The contours of the rotor and stator, their configuration relative to each other, and other features such as holes and slots all contribute to producing the desired fluid flow depending on the application.
The following are some of the processes performed by high shear mixers.
1. Emulsion homogenization
This requires that the droplets be uniform in size and completely distributed to form a mixture with one continuous phase. The liquid in droplet form is in the dispersed phase, while the liquid in droplet suspension is in the continuous phase. In an emulsion, a natural separation occurs between the dispersed and continuous phases. This is particularly evident in immiscible liquids such as oil and water. Oils are non-polar, so they are not attracted to water molecules. In addition, oils are usually lighter than water, allowing them to float on surfaces. Because of these properties, oil tends to separate naturally from water. The purpose of a high shear mixer is to continuously break up these droplets before natural separation occurs.
Another type of emulsion is a miscible liquid-liquid mixture, but with a different viscosity. Adding low viscosity droplets to a high viscosity solvent requires more mixing time and a controlled rate of component addition.
2. Suspension homogenization
Suspension mixtures have solid particles that are large enough to settle and they cannot be completely dissolved in the mixture. The objective is the same as emulsion homogenization, to break down the large solid particles into smaller particles while dispersing them uniformly into the medium.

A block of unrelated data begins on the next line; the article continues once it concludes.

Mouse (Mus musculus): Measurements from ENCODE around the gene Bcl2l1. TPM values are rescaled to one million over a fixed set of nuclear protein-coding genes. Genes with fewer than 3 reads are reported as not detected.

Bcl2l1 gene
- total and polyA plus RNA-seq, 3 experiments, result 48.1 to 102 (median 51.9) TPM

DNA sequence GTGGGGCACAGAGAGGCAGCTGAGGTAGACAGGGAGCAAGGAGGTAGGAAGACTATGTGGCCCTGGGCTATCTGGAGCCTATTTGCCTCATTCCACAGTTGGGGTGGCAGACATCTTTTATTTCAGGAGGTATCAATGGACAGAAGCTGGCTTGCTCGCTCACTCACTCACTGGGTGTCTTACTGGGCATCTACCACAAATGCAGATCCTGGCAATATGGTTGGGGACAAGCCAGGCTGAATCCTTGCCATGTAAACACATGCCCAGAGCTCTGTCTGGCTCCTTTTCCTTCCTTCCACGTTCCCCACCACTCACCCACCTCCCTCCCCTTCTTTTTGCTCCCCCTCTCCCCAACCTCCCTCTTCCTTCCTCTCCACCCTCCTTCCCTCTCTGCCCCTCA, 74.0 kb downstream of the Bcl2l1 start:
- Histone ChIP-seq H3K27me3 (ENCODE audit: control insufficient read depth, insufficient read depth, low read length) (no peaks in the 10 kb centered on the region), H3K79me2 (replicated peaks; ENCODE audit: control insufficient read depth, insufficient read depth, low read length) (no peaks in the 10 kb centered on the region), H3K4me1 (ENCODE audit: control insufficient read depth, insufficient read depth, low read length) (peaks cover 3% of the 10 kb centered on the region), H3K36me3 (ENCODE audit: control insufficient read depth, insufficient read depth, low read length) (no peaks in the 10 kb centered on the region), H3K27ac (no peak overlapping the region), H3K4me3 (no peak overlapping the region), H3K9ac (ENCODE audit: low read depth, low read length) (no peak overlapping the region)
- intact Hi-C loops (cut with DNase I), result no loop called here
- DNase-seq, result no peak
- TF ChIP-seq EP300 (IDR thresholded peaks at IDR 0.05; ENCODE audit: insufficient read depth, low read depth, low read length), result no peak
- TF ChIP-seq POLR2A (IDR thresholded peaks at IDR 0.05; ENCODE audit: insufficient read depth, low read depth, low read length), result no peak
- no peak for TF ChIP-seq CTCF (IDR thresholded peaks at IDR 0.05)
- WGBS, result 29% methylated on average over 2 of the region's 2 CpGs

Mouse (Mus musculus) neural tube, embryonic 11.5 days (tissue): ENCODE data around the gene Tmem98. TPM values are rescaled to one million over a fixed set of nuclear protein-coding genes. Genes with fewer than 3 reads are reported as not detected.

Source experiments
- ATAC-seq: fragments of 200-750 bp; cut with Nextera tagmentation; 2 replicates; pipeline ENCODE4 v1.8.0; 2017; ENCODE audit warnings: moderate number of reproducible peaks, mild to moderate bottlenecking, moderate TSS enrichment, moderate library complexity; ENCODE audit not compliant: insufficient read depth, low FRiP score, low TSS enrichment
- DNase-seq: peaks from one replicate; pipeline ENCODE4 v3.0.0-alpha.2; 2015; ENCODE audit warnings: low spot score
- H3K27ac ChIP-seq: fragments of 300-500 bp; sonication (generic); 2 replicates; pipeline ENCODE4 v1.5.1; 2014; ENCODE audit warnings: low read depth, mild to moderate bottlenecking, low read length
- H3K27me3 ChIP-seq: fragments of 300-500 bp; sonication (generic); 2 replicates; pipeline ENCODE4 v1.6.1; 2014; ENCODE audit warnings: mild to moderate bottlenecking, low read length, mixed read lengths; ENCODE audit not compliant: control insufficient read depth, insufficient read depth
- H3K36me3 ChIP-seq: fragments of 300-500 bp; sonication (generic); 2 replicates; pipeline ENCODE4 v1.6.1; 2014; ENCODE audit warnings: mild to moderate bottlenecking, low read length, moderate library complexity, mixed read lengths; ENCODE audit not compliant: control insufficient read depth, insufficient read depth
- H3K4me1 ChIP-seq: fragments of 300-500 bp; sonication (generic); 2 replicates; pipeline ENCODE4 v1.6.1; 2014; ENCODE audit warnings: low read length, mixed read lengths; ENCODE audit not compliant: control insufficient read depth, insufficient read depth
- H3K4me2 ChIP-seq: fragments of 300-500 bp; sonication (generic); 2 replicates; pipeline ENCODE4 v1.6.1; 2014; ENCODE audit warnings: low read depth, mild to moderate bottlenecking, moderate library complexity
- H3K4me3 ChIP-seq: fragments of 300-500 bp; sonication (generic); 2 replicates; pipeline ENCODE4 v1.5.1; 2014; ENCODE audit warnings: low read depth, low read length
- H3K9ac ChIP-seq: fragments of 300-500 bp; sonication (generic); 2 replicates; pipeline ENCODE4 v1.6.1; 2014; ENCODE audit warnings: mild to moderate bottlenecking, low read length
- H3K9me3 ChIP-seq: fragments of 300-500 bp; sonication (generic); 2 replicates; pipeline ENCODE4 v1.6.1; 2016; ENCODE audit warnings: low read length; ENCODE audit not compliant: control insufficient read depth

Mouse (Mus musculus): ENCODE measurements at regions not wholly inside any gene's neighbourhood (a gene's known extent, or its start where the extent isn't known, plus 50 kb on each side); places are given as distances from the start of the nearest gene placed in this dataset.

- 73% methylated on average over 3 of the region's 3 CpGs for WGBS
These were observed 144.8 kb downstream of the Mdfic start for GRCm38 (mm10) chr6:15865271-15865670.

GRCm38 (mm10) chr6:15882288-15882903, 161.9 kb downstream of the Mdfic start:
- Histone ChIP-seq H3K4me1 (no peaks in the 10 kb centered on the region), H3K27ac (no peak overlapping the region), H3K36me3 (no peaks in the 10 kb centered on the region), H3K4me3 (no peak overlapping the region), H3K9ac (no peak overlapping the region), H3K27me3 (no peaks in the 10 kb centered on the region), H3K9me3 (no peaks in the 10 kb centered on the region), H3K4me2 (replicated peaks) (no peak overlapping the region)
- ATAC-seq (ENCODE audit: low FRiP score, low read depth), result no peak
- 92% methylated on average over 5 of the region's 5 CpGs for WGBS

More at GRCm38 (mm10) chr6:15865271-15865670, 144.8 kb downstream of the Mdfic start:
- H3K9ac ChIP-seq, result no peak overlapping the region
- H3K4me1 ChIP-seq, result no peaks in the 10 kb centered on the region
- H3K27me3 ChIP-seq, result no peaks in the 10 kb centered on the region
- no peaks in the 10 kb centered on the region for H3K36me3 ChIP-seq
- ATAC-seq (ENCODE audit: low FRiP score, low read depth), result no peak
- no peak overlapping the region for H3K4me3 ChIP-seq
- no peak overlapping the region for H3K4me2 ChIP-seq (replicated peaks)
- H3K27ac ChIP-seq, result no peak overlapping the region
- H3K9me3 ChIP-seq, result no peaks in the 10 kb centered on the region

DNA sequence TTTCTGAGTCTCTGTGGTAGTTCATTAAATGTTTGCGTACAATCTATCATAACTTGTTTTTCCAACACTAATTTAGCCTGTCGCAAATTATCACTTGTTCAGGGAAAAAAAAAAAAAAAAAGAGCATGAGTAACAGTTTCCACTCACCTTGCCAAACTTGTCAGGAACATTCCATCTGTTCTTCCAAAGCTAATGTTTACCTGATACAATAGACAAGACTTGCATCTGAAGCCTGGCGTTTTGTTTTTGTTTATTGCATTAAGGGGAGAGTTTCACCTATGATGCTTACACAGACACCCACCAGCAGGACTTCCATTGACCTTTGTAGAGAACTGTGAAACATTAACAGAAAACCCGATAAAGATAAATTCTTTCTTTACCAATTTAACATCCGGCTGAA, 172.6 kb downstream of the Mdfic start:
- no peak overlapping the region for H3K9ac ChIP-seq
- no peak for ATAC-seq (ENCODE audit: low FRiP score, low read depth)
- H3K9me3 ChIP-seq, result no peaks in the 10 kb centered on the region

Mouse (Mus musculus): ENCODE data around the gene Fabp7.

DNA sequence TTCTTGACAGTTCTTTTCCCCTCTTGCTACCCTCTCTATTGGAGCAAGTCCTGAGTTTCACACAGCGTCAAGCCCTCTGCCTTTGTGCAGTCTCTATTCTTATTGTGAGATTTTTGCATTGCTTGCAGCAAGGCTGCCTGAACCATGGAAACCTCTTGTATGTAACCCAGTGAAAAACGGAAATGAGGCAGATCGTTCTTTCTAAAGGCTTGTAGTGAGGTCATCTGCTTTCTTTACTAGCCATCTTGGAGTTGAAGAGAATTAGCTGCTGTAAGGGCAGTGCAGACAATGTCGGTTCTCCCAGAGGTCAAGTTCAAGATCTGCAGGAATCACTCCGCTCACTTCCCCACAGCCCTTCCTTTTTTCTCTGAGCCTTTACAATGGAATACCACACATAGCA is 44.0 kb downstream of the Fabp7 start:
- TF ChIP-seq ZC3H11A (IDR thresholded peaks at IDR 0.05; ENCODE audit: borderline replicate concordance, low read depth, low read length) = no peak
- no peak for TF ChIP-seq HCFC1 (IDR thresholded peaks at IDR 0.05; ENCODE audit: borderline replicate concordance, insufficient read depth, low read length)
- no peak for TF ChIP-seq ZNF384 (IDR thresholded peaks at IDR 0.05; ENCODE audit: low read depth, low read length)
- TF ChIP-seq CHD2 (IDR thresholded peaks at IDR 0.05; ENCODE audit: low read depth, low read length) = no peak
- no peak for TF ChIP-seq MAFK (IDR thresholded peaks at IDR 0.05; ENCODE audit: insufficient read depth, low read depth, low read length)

A problem with this process is the difficulty in wetting the solid particles. These solid particles tend to form on the surface of the solvent. This is due to the surface tension of the liquid and the hydrophobicity of the particles. This will be discussed further in the topic of in-line high shear mixers.
3. Particle size reduction
In this application, the solid or semi-solid material is ground into finer particles in solution or fine suspension. The size reduction depends on the hardness of the product.
This involves mixing a solid product with a binder or granulating liquid. When the powder and binder are mixed, the mixture is continuously molded to produce a high density of particles.
Most manufacturers advertise that their equipment is capable of performing all of these functions. This is partially true; any mixer can do this, but at a very low efficiency. High-shear mixers are carefully designed to take into account the phase of the dispersed particles, the fluid viscosity, the desired particle size, etc. Computational Fluid Dynamics (CFD) analysis is used to simulate the operation of the mixer to determine the optimal geometry of the rotating and stationary components.
Accurate simulation of real-world conditions using CFD analysis is complex and requires scholarly-level research. This makes the design approach for high shear mixers empirical; focusing on development through application-specific testing for different products and manufacturing setups.